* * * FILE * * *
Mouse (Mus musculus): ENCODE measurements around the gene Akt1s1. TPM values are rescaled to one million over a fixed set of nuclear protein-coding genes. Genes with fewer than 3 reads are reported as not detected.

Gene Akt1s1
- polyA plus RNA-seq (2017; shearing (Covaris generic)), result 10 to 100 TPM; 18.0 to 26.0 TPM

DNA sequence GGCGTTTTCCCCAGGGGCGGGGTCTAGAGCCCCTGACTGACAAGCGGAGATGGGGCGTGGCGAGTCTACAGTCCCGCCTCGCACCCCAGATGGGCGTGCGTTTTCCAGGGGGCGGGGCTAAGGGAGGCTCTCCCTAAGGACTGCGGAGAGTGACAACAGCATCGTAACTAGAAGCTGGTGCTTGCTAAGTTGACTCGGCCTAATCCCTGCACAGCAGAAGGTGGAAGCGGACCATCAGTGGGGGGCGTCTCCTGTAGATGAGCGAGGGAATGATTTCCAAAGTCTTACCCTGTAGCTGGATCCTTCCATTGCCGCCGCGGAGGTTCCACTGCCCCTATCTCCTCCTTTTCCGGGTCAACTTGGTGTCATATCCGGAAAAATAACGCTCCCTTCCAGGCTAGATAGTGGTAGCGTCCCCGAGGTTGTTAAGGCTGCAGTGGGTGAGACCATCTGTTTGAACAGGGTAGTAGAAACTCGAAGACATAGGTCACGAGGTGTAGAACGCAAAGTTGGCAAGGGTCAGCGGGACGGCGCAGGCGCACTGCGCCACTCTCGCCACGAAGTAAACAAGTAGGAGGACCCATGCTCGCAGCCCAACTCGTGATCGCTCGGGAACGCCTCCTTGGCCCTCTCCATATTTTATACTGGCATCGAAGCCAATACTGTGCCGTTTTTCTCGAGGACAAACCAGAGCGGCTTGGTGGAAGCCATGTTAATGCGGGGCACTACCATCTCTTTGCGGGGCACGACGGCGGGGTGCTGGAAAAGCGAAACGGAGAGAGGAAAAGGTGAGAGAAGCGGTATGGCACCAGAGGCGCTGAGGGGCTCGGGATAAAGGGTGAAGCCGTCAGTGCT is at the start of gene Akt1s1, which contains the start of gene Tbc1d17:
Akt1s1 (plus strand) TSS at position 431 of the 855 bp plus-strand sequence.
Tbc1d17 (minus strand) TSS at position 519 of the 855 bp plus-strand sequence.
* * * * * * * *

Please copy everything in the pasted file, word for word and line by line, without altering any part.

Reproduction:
Mouse (Mus musculus): ENCODE measurements around the gene Akt1s1. TPM values are rescaled to one million over a fixed set of nuclear protein-coding genes. Genes with fewer than 3 reads are reported as not detected.

Gene Akt1s1
- polyA plus RNA-seq (2017; shearing (Covaris generic)), result 10 to 100 TPM; 18.0 to 26.0 TPM

DNA sequence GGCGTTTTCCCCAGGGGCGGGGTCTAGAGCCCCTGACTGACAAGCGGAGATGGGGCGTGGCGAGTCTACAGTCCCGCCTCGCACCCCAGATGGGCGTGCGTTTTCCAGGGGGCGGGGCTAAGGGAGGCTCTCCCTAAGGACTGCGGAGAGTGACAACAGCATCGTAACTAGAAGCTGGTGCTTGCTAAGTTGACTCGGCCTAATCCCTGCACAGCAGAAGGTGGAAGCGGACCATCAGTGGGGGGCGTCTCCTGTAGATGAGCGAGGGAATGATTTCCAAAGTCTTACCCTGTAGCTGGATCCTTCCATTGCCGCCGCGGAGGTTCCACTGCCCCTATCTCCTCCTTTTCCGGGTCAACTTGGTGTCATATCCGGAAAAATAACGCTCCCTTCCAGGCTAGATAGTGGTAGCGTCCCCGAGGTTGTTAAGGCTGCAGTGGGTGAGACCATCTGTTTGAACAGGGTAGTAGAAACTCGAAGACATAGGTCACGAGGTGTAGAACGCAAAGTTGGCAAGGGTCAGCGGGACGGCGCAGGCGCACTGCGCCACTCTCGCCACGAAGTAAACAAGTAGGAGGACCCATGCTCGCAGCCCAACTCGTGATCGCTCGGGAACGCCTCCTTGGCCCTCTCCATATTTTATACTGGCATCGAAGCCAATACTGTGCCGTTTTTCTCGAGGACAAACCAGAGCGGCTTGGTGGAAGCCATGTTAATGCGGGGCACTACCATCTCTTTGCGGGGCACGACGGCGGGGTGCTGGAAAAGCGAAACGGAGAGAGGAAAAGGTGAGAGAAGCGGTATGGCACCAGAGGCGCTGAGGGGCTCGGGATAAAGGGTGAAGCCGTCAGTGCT is at the start of gene Akt1s1, which contains the start of gene Tbc1d17:
Akt1s1 (plus strand) TSS at position 431 of the 855 bp plus-strand sequence.
Tbc1d17 (minus strand) TSS at position 519 of the 855 bp plus-strand sequence.